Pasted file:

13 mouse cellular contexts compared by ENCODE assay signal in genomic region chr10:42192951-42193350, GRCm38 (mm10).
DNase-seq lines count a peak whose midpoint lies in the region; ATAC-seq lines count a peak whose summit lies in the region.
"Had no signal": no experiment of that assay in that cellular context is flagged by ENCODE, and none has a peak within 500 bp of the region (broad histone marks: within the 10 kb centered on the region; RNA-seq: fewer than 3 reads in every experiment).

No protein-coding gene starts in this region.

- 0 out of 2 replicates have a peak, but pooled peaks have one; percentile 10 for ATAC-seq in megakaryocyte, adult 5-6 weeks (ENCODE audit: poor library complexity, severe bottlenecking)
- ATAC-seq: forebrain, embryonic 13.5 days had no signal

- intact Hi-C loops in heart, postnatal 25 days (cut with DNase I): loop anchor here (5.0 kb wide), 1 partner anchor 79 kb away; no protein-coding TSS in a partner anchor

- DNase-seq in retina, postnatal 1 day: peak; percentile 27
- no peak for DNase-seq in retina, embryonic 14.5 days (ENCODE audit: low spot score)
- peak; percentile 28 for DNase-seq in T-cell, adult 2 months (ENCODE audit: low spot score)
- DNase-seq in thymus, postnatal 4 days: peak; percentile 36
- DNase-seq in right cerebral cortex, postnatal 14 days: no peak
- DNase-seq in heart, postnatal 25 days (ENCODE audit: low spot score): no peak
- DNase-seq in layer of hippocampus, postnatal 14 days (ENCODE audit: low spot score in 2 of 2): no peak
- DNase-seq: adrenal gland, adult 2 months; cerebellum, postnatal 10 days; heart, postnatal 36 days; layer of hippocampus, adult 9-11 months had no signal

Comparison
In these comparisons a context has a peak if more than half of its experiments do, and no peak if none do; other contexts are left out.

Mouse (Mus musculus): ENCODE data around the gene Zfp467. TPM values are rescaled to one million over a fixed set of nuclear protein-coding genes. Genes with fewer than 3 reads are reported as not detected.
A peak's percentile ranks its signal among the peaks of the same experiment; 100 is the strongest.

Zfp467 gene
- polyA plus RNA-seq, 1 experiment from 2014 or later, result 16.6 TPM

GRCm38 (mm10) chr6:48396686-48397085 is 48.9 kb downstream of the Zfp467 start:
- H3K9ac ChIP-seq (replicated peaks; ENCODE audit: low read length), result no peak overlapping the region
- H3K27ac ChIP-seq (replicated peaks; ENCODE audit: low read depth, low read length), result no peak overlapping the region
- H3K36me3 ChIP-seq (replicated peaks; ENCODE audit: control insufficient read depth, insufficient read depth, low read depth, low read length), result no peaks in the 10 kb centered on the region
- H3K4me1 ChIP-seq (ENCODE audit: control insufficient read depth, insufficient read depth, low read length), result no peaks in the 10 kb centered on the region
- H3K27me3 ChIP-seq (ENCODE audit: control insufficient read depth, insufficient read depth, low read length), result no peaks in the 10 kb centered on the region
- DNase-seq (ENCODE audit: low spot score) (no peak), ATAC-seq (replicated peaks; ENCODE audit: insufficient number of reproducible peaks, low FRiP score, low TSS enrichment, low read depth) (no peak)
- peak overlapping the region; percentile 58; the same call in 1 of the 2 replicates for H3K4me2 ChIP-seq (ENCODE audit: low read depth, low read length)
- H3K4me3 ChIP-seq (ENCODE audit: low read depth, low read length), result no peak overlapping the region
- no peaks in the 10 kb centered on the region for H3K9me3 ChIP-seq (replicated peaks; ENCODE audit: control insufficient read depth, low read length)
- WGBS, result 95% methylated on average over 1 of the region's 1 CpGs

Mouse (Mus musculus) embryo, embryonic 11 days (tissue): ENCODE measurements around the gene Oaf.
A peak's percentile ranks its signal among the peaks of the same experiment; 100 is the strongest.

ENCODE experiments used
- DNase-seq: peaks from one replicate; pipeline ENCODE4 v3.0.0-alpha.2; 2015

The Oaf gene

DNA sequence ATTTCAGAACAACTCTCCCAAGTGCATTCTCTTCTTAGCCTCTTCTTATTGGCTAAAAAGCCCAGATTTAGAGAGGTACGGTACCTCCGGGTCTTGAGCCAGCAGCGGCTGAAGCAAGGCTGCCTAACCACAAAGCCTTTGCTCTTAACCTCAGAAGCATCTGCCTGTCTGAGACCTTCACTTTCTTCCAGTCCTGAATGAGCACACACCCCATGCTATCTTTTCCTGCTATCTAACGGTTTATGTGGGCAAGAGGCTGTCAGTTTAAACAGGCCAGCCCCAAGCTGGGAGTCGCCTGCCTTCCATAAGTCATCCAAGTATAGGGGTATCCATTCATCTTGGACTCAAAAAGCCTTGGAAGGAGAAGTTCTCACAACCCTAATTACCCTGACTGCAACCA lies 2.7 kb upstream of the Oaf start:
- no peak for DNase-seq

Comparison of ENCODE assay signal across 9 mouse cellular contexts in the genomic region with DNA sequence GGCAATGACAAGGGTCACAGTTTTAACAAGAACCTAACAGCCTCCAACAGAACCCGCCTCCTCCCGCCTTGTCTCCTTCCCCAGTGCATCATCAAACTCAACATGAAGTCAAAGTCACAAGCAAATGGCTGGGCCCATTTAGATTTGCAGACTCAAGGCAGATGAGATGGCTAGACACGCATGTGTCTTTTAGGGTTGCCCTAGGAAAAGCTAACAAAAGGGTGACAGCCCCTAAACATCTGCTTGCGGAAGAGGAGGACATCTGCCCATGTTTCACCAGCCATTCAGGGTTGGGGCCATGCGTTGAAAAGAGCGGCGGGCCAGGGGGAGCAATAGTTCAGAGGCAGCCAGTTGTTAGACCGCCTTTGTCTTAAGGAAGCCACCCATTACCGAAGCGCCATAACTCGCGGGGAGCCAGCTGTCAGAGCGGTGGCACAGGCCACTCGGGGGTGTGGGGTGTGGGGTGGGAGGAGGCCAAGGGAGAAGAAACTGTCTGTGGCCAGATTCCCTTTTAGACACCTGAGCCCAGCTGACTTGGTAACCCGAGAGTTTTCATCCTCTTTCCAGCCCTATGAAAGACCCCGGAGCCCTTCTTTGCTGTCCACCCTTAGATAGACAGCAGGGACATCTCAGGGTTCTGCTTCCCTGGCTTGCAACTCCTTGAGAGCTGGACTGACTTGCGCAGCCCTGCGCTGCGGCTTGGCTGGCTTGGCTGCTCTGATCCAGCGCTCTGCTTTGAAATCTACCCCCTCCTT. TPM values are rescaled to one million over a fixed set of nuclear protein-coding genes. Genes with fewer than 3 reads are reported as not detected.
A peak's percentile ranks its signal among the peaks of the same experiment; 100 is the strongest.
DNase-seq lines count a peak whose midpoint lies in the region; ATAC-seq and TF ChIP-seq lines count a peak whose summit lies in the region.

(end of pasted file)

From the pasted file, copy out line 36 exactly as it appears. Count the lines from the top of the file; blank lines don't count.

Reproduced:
- DNase-seq: peaks from one replicate; pipeline ENCODE4 v3.0.0-alpha.2; 2015